As I have grown older I have increasingly enjoyed sticking my head above the parapet and having a good, if I hope well considered, scream.
I’m in my 50’s, I have been described, affectionately on the whole, as being an archetypal grumpy old man, and such is my pleasure in playing the role of the devils advocate, that I find there are plenty of opportunities top pursue both pursuits every day.
Sometimes though an unwelcome or unexpected bullet comes my way, and such was the case recently when a friend came round for a meal. He asked how the blog was going but then as we continued talking, he frowned.
“You have created this blog to express your views and to profile your writing.”He said to me.”But how can you write new stories when there are no new plots to tell?”
My reply to this question was to initially direct him to the hyperlinked short story table as can be seen below, a selection of free stories which I hope many of you will enjoy
Then I began thinking, are there any new stories, or any new plots for that matter, and if not what is a story writer to do?
As regards plots I can do no better than refer you to the article What are the seven basic plots from the website www.straightdope.com but is interesting to note that the number of classified universal plots seem to vary from 1-62. It is an interesting article, and one well worth reading, especially if you are a writer, but the author of this article, by his own admission, has two problems, as can be seen below
“this is the problem I have with all these schemata–first, no taxonomy can encompass everything in literature, and second, they don’t tell you anything beyond the obvious.”
I wonder whether beyond basic classification, such taxonomy matters? Granted they can give skeletal structure and overall direction to a story, but just think how many things can be connected to such a framework, and all the variations that can then occur.
I could be wrong here, as I am no expert, but as far as I can see the plot of a book is rather like travelling on a railway system. Once built and operational the train may take you from A to D by way of B and C, but it has no power to control who travels with you, or what you will experience during the journey.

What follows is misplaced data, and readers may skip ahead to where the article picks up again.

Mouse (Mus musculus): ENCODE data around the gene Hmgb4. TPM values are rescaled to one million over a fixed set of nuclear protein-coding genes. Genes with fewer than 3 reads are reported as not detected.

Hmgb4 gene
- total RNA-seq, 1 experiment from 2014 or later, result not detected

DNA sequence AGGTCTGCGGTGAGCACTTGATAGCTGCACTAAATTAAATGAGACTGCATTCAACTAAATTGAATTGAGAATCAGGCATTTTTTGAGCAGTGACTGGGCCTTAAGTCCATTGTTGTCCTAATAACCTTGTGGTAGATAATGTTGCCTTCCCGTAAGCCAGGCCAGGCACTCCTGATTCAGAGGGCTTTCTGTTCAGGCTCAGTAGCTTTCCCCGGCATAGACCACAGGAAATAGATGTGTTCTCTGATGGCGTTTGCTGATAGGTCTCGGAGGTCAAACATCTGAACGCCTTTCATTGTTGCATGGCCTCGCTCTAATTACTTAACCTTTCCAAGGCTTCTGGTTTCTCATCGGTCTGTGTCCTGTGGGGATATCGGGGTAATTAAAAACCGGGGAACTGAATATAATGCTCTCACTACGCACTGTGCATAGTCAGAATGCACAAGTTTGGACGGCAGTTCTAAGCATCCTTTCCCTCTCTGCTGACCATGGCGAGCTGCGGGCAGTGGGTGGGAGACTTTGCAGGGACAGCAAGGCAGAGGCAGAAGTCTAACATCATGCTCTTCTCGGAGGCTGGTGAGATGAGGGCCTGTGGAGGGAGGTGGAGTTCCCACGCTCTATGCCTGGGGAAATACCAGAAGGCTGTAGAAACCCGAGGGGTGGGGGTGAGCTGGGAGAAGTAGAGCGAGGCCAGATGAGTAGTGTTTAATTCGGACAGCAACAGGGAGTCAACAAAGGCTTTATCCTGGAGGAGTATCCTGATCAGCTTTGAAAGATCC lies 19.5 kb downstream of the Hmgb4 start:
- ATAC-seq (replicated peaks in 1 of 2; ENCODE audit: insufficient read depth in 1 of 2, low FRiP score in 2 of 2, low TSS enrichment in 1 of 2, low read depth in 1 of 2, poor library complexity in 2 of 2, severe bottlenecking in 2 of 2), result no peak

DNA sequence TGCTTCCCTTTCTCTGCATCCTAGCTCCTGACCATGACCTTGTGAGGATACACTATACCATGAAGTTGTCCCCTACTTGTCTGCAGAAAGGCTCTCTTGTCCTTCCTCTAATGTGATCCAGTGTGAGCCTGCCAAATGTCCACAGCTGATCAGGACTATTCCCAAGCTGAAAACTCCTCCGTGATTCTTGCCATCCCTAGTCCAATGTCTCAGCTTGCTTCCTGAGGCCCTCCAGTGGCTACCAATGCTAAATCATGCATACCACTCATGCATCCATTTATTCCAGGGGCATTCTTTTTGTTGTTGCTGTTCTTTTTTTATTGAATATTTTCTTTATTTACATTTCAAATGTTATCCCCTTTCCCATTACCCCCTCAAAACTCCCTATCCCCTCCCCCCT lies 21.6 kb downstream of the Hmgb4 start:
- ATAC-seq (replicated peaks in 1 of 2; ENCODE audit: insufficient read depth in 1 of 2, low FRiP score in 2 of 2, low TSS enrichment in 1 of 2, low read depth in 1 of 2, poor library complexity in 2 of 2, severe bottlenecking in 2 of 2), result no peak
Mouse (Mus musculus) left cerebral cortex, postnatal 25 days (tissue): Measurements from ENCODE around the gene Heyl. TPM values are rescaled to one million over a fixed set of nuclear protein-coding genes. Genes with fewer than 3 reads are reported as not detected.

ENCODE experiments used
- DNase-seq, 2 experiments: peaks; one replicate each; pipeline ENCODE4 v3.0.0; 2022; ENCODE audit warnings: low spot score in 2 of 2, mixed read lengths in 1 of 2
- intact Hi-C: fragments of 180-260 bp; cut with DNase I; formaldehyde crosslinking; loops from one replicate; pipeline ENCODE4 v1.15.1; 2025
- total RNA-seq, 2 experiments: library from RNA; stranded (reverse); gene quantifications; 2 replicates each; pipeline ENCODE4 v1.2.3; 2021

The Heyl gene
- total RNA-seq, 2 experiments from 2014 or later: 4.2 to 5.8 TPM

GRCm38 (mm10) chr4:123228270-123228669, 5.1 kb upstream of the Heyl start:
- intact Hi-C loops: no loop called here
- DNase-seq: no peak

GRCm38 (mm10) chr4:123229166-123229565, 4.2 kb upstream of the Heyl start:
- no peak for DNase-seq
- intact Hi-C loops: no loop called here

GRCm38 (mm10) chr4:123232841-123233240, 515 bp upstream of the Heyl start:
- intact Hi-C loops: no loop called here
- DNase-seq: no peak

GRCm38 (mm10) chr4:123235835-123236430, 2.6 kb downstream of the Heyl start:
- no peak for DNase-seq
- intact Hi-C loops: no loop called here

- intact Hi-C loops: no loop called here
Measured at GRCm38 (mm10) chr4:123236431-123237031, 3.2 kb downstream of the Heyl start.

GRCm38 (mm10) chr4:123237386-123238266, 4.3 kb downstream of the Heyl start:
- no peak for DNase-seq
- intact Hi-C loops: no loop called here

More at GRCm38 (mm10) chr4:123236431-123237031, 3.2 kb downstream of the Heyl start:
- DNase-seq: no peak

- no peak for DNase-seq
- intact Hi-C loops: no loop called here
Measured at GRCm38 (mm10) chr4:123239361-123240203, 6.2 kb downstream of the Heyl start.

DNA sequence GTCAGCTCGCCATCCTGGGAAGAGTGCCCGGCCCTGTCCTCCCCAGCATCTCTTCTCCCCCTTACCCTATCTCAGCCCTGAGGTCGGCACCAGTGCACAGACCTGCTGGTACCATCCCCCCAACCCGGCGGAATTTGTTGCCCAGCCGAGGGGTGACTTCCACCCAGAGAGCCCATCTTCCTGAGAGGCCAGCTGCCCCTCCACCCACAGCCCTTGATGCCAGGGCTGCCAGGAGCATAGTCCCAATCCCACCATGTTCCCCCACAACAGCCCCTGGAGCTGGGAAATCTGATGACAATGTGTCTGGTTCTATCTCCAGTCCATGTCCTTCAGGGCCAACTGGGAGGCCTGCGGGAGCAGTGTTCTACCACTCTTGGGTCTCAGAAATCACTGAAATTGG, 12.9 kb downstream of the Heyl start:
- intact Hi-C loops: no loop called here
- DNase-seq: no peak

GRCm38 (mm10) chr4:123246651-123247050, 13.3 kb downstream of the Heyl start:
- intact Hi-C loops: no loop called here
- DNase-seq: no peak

Look at the picture at the head of this post. It is a painting by Sir John Everett Millais, called The Boyhood of Raleigh, and it purports to tell of a sea mariner telling a young Walter Raleigh as regards what life is like out at sea. Yet by following this link, a whole host of secondary usages enter the scene. From Satirical cartoons and literary explorations of Post colonialism, to record covers, and onto my own humble fun interpretation, this picture is a seasoned world and literary traveller, yet the painting remains the same.
So what about stories, are there any new ones to tell, and should we as writers carry on with our trade.
Yes, most definitely yes, in answer to both questions, for even in the most fleeting of moments, do not new experiences and stories lie around us on all sides?
If all life has it’s own story, just one story mind you then, if the figures are right, to the nearest 1.3 million, then there at the very least eight million seven hundred thousand living species and thereby living stories to tell. Multiply that by the number of stories written, spoken, or recorded by one person, then the number becomes ludicrous in the extreme.
So in closing I will say this. This post will be updated as new stories are written and posted, but the next time someone sees you reading a story, maybe even one of my stories, and tells you that there is nothing new under the sun, direct them to this post, or too other posts of a similar nature. I bet they’ll start singing a different tune!